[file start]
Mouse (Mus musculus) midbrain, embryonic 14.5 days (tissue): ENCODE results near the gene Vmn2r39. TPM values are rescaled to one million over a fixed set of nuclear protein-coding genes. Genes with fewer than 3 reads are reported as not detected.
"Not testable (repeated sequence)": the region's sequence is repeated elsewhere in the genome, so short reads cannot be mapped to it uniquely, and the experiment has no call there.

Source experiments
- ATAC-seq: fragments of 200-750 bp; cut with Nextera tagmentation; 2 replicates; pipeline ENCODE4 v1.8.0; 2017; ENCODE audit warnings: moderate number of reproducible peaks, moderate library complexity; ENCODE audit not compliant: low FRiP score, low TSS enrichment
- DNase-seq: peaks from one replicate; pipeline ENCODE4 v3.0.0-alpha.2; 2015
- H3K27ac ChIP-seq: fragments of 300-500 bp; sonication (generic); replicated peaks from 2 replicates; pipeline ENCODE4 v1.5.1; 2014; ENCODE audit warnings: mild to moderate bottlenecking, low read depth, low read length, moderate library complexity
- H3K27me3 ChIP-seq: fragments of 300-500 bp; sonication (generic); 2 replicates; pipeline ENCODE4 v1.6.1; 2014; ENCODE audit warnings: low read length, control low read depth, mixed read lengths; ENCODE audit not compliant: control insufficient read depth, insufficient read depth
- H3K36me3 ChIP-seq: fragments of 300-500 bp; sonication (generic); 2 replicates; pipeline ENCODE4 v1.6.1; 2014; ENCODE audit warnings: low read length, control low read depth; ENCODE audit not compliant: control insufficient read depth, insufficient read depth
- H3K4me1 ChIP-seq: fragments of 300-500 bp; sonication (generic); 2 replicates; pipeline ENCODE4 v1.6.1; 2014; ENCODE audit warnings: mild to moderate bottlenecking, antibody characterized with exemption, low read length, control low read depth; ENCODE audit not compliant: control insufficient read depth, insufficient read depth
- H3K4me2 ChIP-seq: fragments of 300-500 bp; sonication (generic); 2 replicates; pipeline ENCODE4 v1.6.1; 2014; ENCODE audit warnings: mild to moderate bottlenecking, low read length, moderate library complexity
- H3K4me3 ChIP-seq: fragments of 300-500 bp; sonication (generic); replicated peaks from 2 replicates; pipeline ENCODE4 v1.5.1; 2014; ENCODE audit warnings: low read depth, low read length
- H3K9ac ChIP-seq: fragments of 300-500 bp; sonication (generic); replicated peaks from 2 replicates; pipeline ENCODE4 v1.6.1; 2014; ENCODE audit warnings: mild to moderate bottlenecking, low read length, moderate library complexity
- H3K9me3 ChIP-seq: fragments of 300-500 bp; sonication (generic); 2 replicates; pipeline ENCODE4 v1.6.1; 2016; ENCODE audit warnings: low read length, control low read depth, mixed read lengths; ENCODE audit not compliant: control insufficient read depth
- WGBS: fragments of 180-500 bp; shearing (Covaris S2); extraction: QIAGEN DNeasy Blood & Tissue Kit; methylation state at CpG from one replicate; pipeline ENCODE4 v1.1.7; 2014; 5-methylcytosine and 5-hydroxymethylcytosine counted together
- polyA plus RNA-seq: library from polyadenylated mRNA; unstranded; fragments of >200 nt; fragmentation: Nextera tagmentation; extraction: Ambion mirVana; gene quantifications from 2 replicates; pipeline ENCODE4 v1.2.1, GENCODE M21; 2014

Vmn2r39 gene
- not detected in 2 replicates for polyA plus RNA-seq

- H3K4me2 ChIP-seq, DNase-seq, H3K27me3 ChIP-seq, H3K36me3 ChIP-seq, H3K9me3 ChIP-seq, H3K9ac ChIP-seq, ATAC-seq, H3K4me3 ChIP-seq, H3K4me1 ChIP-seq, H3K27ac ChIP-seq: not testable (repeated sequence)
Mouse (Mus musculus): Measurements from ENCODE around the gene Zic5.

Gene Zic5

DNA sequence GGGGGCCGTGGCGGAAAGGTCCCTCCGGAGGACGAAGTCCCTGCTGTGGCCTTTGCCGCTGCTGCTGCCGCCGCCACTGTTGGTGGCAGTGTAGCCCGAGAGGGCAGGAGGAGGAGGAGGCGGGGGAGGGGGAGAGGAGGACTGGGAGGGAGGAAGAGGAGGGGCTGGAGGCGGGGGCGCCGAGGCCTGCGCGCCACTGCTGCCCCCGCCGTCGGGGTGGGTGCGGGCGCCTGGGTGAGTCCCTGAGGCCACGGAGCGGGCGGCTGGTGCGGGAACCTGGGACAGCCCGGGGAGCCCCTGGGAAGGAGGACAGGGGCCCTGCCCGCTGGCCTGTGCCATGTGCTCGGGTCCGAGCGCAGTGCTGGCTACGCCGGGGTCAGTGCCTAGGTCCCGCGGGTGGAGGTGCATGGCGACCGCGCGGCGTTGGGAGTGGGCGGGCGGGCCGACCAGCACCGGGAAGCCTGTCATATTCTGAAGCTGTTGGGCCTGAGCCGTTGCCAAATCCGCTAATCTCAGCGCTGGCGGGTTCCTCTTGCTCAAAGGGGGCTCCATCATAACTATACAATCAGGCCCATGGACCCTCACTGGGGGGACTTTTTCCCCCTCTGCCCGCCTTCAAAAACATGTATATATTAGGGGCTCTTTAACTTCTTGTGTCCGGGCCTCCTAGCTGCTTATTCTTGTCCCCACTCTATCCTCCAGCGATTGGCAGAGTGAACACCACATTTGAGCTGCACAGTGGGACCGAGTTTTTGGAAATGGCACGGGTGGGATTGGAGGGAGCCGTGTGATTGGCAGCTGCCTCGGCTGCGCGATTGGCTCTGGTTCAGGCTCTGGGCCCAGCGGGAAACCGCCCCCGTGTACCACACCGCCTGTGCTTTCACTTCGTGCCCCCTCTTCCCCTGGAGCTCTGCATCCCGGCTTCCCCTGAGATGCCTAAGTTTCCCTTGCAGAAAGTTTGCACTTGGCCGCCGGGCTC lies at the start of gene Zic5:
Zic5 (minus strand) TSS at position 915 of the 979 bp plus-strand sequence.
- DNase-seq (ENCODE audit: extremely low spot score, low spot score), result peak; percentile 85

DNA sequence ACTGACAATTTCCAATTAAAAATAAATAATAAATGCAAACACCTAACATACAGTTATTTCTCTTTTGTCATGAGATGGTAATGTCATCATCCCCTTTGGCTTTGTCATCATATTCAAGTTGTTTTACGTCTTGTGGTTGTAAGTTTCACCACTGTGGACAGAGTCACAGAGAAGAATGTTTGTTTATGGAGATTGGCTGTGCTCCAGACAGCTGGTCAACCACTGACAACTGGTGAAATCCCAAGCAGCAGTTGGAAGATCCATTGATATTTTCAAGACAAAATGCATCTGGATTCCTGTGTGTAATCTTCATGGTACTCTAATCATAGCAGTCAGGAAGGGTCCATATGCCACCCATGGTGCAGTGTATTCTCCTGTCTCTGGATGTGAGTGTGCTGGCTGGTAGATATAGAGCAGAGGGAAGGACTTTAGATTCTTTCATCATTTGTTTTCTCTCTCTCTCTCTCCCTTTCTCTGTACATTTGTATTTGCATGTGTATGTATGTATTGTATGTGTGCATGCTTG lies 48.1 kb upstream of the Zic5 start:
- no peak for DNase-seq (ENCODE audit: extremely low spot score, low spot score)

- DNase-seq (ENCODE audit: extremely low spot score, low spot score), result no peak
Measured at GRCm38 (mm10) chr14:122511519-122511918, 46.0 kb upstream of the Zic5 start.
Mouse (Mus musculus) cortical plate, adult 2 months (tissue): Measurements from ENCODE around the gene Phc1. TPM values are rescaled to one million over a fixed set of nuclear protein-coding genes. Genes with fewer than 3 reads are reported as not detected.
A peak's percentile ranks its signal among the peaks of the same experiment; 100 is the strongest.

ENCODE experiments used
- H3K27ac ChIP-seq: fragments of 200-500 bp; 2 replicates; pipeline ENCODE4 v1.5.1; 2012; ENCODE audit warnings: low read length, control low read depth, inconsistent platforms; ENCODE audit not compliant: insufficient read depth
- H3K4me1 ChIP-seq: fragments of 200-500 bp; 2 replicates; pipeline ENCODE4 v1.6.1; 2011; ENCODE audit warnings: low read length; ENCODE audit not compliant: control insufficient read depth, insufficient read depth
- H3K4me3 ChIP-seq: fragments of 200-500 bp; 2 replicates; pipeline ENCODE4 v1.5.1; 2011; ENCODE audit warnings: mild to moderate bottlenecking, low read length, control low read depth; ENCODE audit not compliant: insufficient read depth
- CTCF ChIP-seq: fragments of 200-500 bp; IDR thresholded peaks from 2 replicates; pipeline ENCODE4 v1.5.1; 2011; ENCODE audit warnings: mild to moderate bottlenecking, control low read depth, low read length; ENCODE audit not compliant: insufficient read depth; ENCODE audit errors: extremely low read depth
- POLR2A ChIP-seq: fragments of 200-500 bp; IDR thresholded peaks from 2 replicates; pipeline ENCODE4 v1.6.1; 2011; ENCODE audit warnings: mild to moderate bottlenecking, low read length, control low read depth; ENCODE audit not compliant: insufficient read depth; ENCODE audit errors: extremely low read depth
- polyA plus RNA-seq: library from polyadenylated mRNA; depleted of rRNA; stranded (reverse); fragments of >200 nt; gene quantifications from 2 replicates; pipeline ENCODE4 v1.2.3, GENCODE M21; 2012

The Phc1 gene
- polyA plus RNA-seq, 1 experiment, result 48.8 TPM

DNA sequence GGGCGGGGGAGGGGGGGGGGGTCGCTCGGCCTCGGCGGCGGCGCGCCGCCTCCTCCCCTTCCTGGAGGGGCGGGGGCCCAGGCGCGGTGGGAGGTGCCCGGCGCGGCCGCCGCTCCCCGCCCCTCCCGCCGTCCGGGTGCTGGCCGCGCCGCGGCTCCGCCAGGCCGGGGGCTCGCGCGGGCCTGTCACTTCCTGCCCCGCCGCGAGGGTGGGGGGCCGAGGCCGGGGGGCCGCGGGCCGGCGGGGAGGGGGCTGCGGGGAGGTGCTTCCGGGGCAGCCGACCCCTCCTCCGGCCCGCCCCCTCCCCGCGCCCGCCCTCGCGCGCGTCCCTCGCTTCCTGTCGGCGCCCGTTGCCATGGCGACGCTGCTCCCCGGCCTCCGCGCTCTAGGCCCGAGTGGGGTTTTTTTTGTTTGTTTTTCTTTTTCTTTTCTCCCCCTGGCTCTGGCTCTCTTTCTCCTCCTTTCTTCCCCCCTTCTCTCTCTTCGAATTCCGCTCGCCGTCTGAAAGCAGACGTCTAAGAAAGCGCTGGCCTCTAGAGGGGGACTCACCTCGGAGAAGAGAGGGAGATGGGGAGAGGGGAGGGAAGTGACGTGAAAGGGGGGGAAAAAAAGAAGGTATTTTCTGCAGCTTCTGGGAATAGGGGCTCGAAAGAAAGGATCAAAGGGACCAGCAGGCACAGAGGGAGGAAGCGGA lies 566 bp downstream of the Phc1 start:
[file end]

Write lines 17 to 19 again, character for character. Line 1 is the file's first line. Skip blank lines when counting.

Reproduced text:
- not detected in 2 replicates for polyA plus RNA-seq

- H3K4me2 ChIP-seq, DNase-seq, H3K27me3 ChIP-seq, H3K36me3 ChIP-seq, H3K9me3 ChIP-seq, H3K9ac ChIP-seq, ATAC-seq, H3K4me3 ChIP-seq, H3K4me1 ChIP-seq, H3K27ac ChIP-seq: not testable (repeated sequence)
Mouse (Mus musculus): Measurements from ENCODE around the gene Zic5.